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The Breakfast Club (1985)
Unlike most of us, this film ages well
I *love* this film. I am not originally from Chicago, so I was never a big John Hughes fan, although settling here 20 years ago to raise a family definitely deepened my appreciation for his films. Even from my East Coast POV where I lived when the film debuted, and from a West Coast POV where I lived when I first saw it, this is not only Mr. Hughes' masterwork but a "best in class" exemplar of the "teen drama" genre. I made sure that both my kids saw it before they started high school. US High Schools (when I was coming up at least) were so Balkanized then; they seem to be less so today, maybe in-part because we all made our kids watch The Breakfast Club! Yet we (at least I) watch it with a certain nostalgia for the eighties. On one level, it's one long music video. On another, a there act Greek drama (sent in a school library, no less). On another, a kitschy Hollywood comedy. One of my favorite films.
Thought provoking and entertaining
I can't figure out why this got such a low rating. Those of us who feel our middle class existence slipping away from us and our children will appreciate the contemporary feel. I would think any man with a wife or daughter in the working world (or any women who have a career or aspire to one) may find the film hitting a bit too close to home.
The story was well-written, the acting reasonably good, and the cityscape both attractive and well-created.
It prompts a discussion of the very nature of self: Who am I, who will I be in the future; if I have my heart surgically replaced, I am still me, no? What about my brain? What about ... everything?
I'm Missing It
This has become my 21 y/o son's new favorite movie. My 16 y/o daughter loves it too. They both love comic-book movies but my wife, who (like me) can take them (Batman) or leave them (...lots to list here....) also liked it.
I don't get it. I have a pretty high tolerance for profanity (I made it thru Straight Outta Compton without flinching) and am willing to get past excessive violence if there's something left when you get past all that (The Matrix is one of my top 5; I loved City of God; ...) but when you strip away the (sometimes clever) profanity and well-staged violence there's literally nothing left here.
I don't get it.
The Great Gatsby (2013)
The Greatest Gatsby -- Ever!
The movie is never as good as the book. "Remakes" are always retrograde. Those movies with anachronistic soundtracks are more distracting than interesting for "serious" films. Baz Lurhmann has proved all these truisms (to which I had more or less subscribed) wrong with this film. It may be my love of the source material, or the fact that I rather like Jay-Z and Frank Church, even when they're scoring a screenplay that references the Jazz Age with every page. But the music respects the Jazz Age even if it is not particularly constrained by it, the same way Gatsby is not constrained by the social pecking order in which he was expected to live & love, even if the film-maker was not constrained by FSG-era interpretations and projections of the author's vision.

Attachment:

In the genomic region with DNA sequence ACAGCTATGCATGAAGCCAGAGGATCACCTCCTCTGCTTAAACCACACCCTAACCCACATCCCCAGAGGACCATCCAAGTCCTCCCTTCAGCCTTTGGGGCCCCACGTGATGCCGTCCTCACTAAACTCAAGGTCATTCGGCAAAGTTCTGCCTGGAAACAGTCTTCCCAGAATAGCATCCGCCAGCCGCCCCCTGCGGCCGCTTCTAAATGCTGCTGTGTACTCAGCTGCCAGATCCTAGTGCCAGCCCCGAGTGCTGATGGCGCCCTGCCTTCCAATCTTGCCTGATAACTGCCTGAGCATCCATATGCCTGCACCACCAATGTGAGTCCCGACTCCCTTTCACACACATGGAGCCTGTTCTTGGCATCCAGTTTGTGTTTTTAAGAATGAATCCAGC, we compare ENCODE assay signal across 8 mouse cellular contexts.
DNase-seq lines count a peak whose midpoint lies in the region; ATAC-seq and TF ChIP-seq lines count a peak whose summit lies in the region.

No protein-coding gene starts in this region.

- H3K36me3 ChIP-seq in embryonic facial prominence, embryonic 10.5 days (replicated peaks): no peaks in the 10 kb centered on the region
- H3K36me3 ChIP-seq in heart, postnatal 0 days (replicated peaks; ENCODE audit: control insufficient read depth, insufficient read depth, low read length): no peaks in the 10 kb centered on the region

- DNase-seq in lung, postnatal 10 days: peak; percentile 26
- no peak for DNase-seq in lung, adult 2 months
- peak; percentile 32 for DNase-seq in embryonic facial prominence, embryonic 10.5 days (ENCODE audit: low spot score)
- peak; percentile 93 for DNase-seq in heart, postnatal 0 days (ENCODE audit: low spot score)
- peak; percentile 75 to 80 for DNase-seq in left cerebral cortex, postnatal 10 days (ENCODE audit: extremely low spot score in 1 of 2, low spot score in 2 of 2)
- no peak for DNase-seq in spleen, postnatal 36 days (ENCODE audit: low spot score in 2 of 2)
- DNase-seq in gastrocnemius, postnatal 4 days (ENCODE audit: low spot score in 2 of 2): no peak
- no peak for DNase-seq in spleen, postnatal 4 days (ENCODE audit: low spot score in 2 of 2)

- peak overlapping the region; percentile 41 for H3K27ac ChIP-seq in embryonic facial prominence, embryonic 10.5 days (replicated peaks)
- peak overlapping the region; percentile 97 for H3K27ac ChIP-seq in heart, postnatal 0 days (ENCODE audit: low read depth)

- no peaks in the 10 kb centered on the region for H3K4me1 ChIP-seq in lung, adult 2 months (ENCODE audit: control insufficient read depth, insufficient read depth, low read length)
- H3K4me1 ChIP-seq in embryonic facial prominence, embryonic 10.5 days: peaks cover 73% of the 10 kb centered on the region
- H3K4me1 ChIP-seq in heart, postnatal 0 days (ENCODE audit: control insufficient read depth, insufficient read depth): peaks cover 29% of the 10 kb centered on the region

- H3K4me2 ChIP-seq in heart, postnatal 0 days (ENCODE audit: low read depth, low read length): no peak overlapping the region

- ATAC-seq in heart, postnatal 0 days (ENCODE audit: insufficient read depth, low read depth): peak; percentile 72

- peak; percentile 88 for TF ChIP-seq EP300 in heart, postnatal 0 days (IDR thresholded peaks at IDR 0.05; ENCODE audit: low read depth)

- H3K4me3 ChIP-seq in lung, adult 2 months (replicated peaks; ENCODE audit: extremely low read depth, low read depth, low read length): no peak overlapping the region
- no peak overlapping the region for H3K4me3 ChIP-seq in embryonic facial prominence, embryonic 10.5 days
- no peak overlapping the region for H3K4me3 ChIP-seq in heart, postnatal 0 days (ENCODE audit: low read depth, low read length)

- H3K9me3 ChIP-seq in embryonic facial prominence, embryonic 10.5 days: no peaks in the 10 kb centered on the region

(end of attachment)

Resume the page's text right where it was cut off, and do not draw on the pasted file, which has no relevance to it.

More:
As a native East Coaster I find this film nostalgic. As an ex- Californian I find it bursting with optimism and energy. As a transplant to the Midwest I sympathize with nearly *all* the characters. This is a superlative adaptation for the screen of the Great American Novel of the 20th Century. I love it, and look forward to sharing it with others so that I may enjoy it over and over again.
The Descendants (2011)
Easy on the eyes but numbing to the mind
This is one of those movies you almost feel guilty for not liking, especially the music. The scenery was beautiful, but then of course, we're talking about Hawaii. The soundtrack is presumably influenced by indigenous musical styles and in my fairly eclectic musical tastes I should have found a spot for it, but I would not volunteer to listen to it again, with or without the movie. The plot seemed to take a really long time to get any where (of course, they're not on mainland time, right?), then wrapped up all of a sudden as if they'd run out of film. The acting seemed flat, despite having liked most of the better known actors in other roles. I've seen other movies where I didn't really find a likable character (e.g. Rachel Getting Married) but ended up liking the film anyway -- not this one. I just couldn't warm up to this one at all.
I've never been to Hawaii (yet!) and don't hang out with many 8-figure income folks, so maybe that's why I couldn't relate. Maybe next life.
Vampires Suck (2010)
I really enjoyed this. The only thing I knew about the books was that they were causing tweener and young teen (girls, mostly; my 15 year old son would have no part of them...) to actually read books, you know, just for fun! "That can't be bad," I thought.
When my wife bought the first Twilight film home on a rented DVD, I actually was surprised to like it: most teens could relate to one of the main characters, I'd bet, or would at least admit to having "friends like that". (I mean, not quite undead / shape-shifters of course, but certainly "different", "alone", angst-ridden, confused...). I didn't care for the second installment, but then I rarely like sequels.
I usually am not that fond of parodies either, but this one had me laughing from beginning to end.
What amazed me about this one was that it works as parody even if you like the originals, which I think is very unusual. (Some of the reviews here claim you could only like it if you hated the originals, others said you'd like it MORE if you liked the originals...). I kind of think it might work even if you'd never seen a Twilight movie.
While I've not read the books this movie might in some ways be truer to the source than the movies it lampoons. ("I feel safe with you. Not like with Edward..."). I didn't get that from Twilight.